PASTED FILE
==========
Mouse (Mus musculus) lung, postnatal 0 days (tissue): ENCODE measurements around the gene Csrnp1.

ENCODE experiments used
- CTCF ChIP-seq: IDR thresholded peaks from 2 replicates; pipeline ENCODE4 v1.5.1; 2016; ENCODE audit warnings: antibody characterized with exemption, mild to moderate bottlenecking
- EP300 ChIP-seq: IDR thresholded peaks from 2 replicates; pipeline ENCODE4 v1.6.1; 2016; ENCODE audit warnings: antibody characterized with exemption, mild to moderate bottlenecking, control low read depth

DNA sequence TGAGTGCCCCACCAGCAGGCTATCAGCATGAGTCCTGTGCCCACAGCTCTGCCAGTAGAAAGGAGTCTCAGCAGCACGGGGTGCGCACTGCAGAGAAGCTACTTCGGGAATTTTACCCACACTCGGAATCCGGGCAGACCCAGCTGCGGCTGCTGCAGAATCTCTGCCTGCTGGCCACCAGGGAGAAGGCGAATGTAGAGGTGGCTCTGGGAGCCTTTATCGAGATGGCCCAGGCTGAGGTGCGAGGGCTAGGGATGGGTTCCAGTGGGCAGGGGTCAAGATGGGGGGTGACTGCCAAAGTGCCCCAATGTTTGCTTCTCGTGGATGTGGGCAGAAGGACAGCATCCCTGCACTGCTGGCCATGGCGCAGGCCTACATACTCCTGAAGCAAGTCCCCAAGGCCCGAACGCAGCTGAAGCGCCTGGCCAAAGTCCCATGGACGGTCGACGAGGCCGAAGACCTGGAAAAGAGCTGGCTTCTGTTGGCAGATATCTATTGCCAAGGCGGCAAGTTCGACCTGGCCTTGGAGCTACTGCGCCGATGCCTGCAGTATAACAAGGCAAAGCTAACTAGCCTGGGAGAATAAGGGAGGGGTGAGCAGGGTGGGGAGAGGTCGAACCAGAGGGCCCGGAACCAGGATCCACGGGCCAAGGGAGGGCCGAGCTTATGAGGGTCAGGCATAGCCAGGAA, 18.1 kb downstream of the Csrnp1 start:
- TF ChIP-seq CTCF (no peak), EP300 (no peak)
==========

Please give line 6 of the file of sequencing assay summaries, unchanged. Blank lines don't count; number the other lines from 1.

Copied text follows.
- TF ChIP-seq CTCF (no peak), EP300 (no peak)